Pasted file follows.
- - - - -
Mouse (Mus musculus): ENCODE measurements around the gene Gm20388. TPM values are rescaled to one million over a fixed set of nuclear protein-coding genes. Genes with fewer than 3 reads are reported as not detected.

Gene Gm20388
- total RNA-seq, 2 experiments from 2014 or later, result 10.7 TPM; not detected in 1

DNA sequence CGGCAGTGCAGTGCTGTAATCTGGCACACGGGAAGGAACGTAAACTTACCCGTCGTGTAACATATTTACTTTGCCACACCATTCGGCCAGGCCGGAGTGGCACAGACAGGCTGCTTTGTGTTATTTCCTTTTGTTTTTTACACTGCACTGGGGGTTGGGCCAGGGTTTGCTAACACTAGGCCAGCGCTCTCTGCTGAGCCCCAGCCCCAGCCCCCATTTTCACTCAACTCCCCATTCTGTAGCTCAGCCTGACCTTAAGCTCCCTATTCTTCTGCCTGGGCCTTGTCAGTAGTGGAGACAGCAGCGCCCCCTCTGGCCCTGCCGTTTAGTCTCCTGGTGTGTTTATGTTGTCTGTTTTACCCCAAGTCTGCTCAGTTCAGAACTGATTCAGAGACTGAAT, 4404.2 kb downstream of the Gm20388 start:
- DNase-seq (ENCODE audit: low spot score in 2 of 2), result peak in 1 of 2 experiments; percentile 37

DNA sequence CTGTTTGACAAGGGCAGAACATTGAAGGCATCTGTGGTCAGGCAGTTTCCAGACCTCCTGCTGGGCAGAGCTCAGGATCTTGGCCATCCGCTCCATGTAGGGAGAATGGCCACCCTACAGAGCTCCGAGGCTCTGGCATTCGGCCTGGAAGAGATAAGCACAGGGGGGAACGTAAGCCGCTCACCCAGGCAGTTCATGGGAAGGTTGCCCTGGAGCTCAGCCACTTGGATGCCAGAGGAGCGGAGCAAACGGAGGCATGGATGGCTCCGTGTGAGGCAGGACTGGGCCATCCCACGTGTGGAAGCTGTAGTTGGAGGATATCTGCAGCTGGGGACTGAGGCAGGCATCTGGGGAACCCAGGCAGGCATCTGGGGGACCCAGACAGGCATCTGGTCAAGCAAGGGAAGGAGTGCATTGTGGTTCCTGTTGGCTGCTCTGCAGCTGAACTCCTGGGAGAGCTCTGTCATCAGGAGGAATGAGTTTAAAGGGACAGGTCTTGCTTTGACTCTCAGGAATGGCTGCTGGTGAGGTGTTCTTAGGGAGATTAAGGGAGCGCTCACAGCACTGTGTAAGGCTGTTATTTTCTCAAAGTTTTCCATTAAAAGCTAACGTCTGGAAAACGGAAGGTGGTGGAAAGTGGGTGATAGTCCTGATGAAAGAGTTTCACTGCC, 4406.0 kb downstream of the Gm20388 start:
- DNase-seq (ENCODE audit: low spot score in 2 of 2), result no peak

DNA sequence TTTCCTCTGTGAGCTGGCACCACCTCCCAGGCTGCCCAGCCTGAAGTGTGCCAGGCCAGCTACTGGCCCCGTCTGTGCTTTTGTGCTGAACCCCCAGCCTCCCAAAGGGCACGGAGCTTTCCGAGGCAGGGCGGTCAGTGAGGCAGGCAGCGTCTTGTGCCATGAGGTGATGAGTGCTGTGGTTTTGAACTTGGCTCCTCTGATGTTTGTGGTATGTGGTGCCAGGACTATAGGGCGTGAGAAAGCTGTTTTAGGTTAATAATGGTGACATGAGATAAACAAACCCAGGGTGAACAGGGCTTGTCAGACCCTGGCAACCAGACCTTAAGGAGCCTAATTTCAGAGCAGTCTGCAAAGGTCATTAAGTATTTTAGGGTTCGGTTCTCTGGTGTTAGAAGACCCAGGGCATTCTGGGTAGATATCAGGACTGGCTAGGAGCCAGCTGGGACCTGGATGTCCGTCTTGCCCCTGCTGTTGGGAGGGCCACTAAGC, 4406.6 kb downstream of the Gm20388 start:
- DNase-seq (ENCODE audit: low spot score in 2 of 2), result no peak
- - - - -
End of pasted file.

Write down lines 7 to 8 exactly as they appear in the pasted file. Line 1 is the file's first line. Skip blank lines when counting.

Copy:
- DNase-seq (ENCODE audit: low spot score in 2 of 2), result no peak

DNA sequence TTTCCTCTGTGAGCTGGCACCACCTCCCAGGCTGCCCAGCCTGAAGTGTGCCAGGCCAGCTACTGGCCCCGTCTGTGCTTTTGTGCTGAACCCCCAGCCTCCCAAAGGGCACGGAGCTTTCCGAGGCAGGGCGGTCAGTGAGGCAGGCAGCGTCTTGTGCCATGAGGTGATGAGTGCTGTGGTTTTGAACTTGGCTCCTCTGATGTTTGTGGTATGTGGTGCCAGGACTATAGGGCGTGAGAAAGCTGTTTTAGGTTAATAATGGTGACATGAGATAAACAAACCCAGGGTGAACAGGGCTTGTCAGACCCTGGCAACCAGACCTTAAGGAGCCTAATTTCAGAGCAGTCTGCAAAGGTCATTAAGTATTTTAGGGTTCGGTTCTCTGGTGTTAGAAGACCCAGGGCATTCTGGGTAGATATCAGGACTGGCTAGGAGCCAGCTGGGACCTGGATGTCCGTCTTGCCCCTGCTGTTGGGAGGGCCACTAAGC, 4406.6 kb downstream of the Gm20388 start: